Keep your overhead low by having limited square feet, open concept flex spaces with private meeting rooms and reserve private offices for those who really need them or share them (and/or are willing to pay additional fees). 

For staffing, we’ve encouraged flex time and have been lucky to find great staff on contract that will grow their time as we grow. All of our staff work from home for at least part of the week. 

We’ve restricted office hours for public “walk-in” access and encourage scheduling appointments. We provide secure mail and drop-off boxes for agents/clients picking up keys or dropping off deposits.

We continue to leverage technology as much as possible. 

We can review transaction paperwork remotely; our agents can join all our meetings virtually, and even our office phone lines are forwarded to our cell phones. We pay commissions by direct deposit and collect deposits electronically when possible.

Why do we do all this? The more efficient we can be with our resources, the more we can invest our money (and time) in our agents and the value we provide.

 

Transparency matters

 

This was important to me, and it appears to be valued by our agents as well. There is very little that our agents (and our competition) don’t know about our brokerage.

Everyone pays the same fees, including me (I still work with clients). There’s no special treatment or discounts. If an agent wants to negotiate a special rate (maybe they have a team or work in a specific segment), we work with them to develop a new model and then offer it as an option to all agents. 

We’ve even held an Annual General Meeting to show our agents where we’ve spent our money and how much we have collected in revenue. 

We get their input on where we should focus our budgets in the coming year. We openly discuss our profit targets. Agents know the brokerage needs to be profitable to exist. 

This keeps me on track and accountable to my agents. They have a better understanding of the investments we make and the reasons for our decisions.

 

Invest in your people

 

Our goal is not only to help our people become great agents but great business owners as well. 

In addition to regular coaching, we teach our agents to proactively manage their finances and encourage them to invest for the future.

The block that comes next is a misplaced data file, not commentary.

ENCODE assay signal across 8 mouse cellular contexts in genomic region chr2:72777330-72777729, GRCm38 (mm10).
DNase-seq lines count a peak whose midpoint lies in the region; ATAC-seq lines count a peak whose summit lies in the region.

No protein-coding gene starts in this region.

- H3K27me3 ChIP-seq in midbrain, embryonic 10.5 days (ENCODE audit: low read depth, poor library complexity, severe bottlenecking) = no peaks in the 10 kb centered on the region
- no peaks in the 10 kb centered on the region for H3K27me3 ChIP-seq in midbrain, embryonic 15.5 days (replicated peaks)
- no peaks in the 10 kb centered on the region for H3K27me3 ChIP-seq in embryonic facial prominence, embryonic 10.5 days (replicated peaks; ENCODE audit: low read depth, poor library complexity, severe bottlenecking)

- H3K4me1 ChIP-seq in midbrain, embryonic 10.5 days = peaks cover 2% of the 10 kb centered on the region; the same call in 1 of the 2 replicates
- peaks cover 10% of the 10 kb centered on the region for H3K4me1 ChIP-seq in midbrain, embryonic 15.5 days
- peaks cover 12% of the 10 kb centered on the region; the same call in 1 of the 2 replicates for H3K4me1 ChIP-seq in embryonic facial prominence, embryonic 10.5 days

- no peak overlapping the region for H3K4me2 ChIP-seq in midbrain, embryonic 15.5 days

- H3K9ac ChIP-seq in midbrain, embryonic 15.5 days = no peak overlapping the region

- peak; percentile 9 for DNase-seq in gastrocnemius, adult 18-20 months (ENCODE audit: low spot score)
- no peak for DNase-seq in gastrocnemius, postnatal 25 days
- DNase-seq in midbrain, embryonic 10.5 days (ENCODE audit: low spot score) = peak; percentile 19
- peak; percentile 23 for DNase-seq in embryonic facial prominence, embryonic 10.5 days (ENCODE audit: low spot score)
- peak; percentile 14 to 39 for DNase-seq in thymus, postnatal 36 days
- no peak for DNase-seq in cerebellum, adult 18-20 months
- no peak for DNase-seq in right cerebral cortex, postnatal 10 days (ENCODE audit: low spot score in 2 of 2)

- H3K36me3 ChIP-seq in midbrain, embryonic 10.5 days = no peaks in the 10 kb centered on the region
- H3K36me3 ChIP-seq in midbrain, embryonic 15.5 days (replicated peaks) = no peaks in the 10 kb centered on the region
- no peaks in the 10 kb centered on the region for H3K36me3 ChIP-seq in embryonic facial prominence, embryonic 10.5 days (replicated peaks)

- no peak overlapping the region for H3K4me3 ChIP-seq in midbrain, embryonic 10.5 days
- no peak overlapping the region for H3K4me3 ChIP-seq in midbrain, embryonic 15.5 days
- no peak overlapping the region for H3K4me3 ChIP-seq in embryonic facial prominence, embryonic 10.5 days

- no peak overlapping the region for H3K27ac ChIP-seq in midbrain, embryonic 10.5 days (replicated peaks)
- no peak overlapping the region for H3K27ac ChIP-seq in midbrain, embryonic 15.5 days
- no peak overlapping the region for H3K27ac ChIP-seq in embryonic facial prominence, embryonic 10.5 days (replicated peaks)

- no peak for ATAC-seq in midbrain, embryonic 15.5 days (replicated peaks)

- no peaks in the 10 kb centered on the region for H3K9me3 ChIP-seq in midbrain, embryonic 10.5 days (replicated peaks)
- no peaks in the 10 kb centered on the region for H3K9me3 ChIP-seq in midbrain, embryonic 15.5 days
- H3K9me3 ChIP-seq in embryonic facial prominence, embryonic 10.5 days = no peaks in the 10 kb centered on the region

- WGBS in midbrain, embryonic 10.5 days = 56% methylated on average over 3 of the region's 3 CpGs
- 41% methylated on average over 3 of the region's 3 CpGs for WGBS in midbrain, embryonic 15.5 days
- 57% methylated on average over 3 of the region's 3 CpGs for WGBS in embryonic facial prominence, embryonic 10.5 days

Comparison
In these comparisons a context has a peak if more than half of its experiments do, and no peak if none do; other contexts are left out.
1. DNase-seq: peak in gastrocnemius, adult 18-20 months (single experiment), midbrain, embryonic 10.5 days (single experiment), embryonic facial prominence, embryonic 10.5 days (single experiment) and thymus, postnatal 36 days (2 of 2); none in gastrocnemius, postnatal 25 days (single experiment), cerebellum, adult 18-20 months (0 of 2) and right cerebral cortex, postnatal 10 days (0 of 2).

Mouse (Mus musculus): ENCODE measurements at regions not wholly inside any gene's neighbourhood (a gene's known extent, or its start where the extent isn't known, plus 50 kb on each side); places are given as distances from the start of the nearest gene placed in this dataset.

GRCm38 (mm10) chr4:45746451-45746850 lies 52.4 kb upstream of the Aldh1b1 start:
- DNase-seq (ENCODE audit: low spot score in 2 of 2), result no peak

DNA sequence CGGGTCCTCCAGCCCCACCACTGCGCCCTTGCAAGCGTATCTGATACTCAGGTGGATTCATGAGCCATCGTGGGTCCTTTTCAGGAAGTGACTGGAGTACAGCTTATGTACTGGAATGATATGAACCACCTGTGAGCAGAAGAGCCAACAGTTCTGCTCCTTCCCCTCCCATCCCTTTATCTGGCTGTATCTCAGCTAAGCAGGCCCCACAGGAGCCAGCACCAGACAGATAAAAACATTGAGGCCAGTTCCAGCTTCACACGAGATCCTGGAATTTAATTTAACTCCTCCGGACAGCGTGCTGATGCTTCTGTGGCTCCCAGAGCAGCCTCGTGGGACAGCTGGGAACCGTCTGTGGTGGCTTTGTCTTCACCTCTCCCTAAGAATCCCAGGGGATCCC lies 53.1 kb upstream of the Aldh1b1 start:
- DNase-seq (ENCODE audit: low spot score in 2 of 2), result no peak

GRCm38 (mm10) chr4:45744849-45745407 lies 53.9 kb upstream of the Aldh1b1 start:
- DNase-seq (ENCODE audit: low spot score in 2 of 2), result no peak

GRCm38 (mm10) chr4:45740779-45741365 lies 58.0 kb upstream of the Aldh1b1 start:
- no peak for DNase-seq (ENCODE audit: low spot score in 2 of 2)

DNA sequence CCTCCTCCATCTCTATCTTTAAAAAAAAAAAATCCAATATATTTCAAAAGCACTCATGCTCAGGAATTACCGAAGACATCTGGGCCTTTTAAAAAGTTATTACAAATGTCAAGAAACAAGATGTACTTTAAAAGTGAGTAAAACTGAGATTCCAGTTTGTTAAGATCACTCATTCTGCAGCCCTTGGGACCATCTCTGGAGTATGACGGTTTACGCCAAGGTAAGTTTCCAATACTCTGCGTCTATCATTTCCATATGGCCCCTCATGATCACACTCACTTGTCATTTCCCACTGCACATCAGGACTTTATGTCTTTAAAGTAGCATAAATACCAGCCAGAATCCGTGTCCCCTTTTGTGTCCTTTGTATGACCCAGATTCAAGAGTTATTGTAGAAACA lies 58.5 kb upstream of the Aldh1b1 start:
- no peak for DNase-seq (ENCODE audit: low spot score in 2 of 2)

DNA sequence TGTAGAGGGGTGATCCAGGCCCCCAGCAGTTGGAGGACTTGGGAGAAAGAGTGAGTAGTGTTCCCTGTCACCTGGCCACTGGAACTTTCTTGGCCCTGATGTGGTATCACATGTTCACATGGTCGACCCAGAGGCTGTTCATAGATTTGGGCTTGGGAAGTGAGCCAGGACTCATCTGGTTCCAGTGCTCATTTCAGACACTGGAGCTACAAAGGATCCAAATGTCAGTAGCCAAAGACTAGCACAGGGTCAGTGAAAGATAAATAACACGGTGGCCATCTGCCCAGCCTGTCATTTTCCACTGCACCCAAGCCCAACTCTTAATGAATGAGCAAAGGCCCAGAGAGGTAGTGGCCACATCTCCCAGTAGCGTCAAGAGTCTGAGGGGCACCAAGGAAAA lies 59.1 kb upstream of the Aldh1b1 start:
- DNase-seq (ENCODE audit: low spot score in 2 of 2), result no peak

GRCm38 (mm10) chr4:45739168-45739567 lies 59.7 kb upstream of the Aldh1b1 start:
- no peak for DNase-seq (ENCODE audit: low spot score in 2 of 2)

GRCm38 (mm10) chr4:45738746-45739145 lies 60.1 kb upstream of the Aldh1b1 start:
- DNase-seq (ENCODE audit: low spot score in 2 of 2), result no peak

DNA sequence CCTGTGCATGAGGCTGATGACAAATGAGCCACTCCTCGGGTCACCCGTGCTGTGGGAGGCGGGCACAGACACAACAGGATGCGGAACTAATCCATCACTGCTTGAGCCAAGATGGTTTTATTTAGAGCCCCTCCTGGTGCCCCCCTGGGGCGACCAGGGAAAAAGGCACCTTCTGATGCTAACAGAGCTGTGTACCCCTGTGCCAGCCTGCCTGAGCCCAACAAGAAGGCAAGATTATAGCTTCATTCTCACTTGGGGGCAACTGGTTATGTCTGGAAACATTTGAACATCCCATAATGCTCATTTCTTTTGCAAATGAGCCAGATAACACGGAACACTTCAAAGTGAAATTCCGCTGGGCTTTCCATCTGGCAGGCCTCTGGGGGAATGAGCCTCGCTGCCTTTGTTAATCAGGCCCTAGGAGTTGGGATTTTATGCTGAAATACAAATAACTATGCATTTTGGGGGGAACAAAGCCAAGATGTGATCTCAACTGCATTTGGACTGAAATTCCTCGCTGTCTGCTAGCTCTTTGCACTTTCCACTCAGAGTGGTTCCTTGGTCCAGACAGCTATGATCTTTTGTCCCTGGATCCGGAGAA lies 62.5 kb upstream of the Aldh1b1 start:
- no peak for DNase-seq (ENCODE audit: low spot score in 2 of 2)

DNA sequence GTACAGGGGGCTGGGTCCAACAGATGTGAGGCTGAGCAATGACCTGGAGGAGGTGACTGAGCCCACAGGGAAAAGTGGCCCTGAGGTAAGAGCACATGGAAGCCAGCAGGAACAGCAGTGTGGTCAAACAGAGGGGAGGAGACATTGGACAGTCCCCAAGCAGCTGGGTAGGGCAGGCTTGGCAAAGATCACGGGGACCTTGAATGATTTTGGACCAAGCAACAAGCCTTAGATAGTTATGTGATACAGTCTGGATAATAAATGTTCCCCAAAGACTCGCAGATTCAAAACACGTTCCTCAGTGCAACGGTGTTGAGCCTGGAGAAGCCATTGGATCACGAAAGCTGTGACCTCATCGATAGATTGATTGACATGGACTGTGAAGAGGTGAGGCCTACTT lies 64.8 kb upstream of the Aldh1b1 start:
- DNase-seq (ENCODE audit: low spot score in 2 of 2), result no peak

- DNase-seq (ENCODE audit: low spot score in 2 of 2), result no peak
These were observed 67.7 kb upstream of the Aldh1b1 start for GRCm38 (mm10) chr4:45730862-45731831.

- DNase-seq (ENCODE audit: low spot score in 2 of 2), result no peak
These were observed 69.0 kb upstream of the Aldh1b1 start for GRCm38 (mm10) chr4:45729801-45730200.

We have health and benefits coverage and have introduced a voluntary pension plan, which we contribute to from time to time (when they hit milestones, etc.). 

We provide grants/office bill credits to those who attend conferences, volunteer in the community, register for additional training courses or get involved with our local association. 

We match a percentage of the expense when they support local sports groups and community programs. If they invest in their business, so will we. 

We also offer a profit share program. We want them to treat this brokerage like their own, helping to recruit great agents, keeping costs under control and finding different ways to grow revenue. 

Next up, we are launching a real estate investment trust, providing agents with a venue to invest in real estate at whatever level they feel comfortable with.

Why do we do all this? We want them to be successful and stay in the industry longer. It’s easier to retain than recruit.

 

Momentum matters

 

This is likely the hardest to explain, but one of the most important. Momentum can make your job a lot easier…or harder. 

For example, recruiting agents is incredibly hard when others have just left your brokerage. But if five agents have just joined you, you would be surprised how much your phone rings.

Being the shiny new brokerage in our market has helped to grab some attention, but we were lucky to have some great agents trust us early on. So far, we’ve been able to keep that momentum going. 

Building momentum in a large, existing brokerage could be more challenging but not impossible. Big, established brokerages might need to introduce change in pieces. 

Communication and stubbornness are key. Keep your foot on the pedal. Introduce new concepts, remove old services that aren’t working and keep delivering more. 

If something doesn’t catch on right away, don’t quit. It may take several changes over time for agents to notice things are improving. Also, try to keep everything moving forward. One bad move backwards ruins ten good moves forward. 

In the end, you’re allowed to make mistakes. The more we fail, the more we learn. We’re all just trying to figure this out as we go. 

Do you have advice for new broker/owners? Let me know in the comments below.